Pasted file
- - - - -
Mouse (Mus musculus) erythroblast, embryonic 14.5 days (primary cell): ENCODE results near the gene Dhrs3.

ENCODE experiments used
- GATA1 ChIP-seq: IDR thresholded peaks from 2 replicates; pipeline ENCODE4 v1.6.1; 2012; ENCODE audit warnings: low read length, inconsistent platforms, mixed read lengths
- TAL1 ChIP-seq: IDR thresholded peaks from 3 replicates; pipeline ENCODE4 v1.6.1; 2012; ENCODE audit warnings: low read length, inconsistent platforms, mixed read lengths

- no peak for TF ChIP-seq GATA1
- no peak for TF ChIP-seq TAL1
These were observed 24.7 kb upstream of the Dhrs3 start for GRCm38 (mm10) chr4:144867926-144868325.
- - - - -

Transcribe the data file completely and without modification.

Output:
Mouse (Mus musculus) erythroblast, embryonic 14.5 days (primary cell): ENCODE results near the gene Dhrs3.

ENCODE experiments used
- GATA1 ChIP-seq: IDR thresholded peaks from 2 replicates; pipeline ENCODE4 v1.6.1; 2012; ENCODE audit warnings: low read length, inconsistent platforms, mixed read lengths
- TAL1 ChIP-seq: IDR thresholded peaks from 3 replicates; pipeline ENCODE4 v1.6.1; 2012; ENCODE audit warnings: low read length, inconsistent platforms, mixed read lengths

- no peak for TF ChIP-seq GATA1
- no peak for TF ChIP-seq TAL1
These were observed 24.7 kb upstream of the Dhrs3 start for GRCm38 (mm10) chr4:144867926-144868325.